Benefits of Working in a Higher Level for Web Pages

In my previous post I discussed how working in a higher level of semantics than HTML can be beneficial when writing web pages.

To summarise, suppose you write pages like this:

section(name="Contents") {
  The contents go here.

  We use an empty blank line for paragraph spacing. } button(link="somelink", label="Click me!")

You can then map these constructs to HTML provided by a designer. I proposed that this is better for everybody.

But, there are more benefits to this beyond what I initially suggested.

Multiple Mappings

CSS was supposed to give us full control over layouts and make it easy to do things like user themes, printer themes and accessibility themes. Unfortunately, CSS hasn't quite delievered - we're still heavily restricted by what the HTML is.

By writing your pages at a higher level and mapping them to HTML you can benefit from multiple mappings. Perhaps you want a more accessible version of your page where buttons are just link elements and don't have any non-meaningful tags around them. Perhaps you want an entirely different layout / structure for people browsing on mobile devices.

Perhaps, just perhaps, you don't even want to output to HTML all the time. There's no reason you couldn't map the above to controls in a Windows form. When we write our web pages at a higher semantic level we give ourselves greater ability to have flexible output.

Improved Testability

When mapping a snippet such as the above you don't have to map it to HTML. You could map it directly to XML. This simplifies testing as there are definite elements you can check for and any xpaths or regular expressions you use become far simpler.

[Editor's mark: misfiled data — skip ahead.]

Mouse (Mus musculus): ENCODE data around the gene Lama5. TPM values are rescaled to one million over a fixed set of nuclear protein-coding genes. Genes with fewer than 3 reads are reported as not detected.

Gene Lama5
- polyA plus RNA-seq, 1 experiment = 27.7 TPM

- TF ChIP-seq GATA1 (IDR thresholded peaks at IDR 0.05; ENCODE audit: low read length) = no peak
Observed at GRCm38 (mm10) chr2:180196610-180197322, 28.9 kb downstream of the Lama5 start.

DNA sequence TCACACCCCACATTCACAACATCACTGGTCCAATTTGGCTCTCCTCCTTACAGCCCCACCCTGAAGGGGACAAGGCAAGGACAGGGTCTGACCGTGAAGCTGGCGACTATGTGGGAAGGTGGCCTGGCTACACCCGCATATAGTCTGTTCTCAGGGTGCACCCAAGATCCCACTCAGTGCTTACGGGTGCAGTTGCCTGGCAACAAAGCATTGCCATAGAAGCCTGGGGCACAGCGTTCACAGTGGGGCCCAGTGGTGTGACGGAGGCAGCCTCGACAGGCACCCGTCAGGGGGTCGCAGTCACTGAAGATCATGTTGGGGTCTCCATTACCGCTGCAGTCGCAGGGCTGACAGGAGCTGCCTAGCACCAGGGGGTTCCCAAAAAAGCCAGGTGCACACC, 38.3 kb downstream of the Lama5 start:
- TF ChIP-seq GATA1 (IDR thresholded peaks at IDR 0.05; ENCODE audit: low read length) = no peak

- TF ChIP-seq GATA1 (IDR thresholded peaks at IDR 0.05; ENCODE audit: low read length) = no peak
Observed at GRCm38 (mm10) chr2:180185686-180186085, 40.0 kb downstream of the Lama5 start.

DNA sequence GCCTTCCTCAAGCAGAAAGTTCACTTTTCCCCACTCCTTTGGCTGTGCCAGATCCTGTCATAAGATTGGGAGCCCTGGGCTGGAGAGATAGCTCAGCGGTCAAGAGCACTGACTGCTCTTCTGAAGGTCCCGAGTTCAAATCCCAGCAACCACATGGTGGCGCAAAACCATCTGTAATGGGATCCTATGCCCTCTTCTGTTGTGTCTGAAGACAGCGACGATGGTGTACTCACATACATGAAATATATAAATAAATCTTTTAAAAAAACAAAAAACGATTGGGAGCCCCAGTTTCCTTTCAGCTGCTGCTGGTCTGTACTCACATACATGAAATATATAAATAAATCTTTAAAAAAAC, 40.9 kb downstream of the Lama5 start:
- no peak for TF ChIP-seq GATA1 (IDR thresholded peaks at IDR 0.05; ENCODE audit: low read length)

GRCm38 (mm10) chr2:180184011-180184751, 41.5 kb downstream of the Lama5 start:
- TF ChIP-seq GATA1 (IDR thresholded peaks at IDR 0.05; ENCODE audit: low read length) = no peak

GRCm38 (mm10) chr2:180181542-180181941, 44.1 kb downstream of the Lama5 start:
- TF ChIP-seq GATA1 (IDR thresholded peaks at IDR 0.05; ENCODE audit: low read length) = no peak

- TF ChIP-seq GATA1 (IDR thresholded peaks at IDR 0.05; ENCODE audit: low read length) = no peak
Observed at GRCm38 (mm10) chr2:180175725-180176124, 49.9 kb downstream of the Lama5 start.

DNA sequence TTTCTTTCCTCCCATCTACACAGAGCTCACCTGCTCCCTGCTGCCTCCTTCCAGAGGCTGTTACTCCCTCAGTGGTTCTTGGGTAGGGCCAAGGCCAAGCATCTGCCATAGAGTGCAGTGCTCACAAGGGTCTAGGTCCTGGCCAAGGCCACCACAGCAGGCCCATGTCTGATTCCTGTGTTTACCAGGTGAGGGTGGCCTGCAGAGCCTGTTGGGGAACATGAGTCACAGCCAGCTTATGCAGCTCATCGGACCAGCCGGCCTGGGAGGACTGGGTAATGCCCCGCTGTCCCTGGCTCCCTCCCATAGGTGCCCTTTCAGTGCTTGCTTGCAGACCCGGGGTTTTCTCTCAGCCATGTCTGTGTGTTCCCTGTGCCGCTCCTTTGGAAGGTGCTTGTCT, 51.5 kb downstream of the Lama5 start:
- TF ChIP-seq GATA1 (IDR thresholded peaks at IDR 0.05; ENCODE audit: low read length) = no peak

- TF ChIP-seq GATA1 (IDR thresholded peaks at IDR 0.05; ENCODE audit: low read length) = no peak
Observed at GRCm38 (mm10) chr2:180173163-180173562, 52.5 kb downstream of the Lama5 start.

This is an example of separation of concerns. Your pages are only concerned with high level structure and content. Your mappings are concerned with how a button as actually gets mapped to HTML. You can now test these separately.

You could even use this to drive browser testing. Use the high level structure, as above, to guide your browser. By looking at the high level semantics and understanding the mappings you can reduce some of the fragility that is common in browser testing.


You could impose that certain constructs can only be used within certain other constructs. For example, a subsection can only be used in a section. This makes it easier for people to get things right, which leads to better quality pages and an improved user experience.

Your designers can also impose that the correct HTML is output every single time. Again, better quality pages and an improved user experience.

Does this exist yet?

Nearly ;-)

I have written something that implements this style of writing views. However, I haven't yet got it all packaged up ready for an alpha release. Within the next week or two I’ll be following up with a blog post to share it.

I'm hoping that by writing these posts before the release I can share some of my vision and people understand where I'm going with it.

I’d love to hear any comments on this approach :-)


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Colin Howe

I'm Colin. I like coding, ultimate frisbee and startups. I am VP of engineering at Conversocial